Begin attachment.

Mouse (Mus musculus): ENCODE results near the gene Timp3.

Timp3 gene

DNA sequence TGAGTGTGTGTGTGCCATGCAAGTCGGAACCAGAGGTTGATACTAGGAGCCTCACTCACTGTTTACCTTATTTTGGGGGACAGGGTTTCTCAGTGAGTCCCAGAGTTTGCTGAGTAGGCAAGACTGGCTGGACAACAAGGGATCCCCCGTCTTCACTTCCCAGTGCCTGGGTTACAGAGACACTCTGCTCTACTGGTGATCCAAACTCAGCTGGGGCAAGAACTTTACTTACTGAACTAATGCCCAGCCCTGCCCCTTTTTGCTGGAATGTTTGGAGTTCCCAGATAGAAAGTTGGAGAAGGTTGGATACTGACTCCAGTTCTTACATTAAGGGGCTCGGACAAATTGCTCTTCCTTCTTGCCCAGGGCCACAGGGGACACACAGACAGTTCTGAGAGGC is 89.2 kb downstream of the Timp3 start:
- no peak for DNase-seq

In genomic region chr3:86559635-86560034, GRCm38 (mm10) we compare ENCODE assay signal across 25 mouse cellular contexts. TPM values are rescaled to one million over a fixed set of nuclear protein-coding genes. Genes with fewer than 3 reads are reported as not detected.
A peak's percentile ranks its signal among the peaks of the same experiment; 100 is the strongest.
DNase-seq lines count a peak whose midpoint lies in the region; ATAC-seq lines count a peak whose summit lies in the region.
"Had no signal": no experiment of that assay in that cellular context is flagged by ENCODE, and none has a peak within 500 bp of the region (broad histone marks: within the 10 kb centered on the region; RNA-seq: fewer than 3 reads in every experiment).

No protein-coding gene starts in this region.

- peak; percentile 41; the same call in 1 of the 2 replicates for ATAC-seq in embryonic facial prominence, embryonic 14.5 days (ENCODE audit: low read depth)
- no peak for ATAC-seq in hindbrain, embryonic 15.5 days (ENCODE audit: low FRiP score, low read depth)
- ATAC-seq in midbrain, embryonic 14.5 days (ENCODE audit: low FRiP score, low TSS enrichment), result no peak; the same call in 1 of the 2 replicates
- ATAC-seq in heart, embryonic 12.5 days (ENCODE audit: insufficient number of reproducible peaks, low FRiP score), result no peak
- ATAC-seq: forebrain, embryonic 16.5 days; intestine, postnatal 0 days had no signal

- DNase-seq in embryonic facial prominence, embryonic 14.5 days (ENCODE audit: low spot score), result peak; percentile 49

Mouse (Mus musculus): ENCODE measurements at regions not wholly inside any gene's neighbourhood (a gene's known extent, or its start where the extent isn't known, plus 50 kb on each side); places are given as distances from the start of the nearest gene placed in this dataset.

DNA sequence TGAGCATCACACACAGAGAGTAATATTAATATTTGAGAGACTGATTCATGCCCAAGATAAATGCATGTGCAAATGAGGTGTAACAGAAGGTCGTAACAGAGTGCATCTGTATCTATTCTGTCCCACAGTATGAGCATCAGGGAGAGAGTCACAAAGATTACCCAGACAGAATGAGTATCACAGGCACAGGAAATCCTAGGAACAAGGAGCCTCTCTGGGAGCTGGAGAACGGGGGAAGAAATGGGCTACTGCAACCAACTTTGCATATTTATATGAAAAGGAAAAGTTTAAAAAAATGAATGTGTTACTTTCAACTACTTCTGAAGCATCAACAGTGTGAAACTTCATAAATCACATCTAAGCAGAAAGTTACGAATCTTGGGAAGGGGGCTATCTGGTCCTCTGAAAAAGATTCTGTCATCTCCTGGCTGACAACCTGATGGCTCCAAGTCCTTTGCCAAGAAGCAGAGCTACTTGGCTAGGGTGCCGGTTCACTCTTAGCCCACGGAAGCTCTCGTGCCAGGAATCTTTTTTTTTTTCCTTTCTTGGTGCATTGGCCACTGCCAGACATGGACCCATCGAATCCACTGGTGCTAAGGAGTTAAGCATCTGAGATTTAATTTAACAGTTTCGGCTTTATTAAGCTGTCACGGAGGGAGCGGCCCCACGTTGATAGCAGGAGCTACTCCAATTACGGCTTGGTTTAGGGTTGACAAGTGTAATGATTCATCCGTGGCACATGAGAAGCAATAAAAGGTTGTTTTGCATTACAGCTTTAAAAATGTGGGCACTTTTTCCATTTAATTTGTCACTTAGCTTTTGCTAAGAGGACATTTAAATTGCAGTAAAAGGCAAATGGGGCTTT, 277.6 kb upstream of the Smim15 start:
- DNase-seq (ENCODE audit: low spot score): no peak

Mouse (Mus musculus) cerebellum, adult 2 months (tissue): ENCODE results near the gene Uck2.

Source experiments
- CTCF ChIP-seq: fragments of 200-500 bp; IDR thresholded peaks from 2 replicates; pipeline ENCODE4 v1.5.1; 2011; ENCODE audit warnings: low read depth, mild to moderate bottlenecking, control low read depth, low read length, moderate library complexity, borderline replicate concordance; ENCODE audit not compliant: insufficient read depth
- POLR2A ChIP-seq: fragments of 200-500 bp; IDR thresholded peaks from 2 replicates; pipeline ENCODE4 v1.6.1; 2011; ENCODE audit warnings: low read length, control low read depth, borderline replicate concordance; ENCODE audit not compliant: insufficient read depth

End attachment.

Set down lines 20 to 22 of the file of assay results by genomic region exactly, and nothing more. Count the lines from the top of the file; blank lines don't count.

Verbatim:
Source experiments
- CTCF ChIP-seq: fragments of 200-500 bp; IDR thresholded peaks from 2 replicates; pipeline ENCODE4 v1.5.1; 2011; ENCODE audit warnings: low read depth, mild to moderate bottlenecking, control low read depth, low read length, moderate library complexity, borderline replicate concordance; ENCODE audit not compliant: insufficient read depth
- POLR2A ChIP-seq: fragments of 200-500 bp; IDR thresholded peaks from 2 replicates; pipeline ENCODE4 v1.6.1; 2011; ENCODE audit warnings: low read length, control low read depth, borderline replicate concordance; ENCODE audit not compliant: insufficient read depth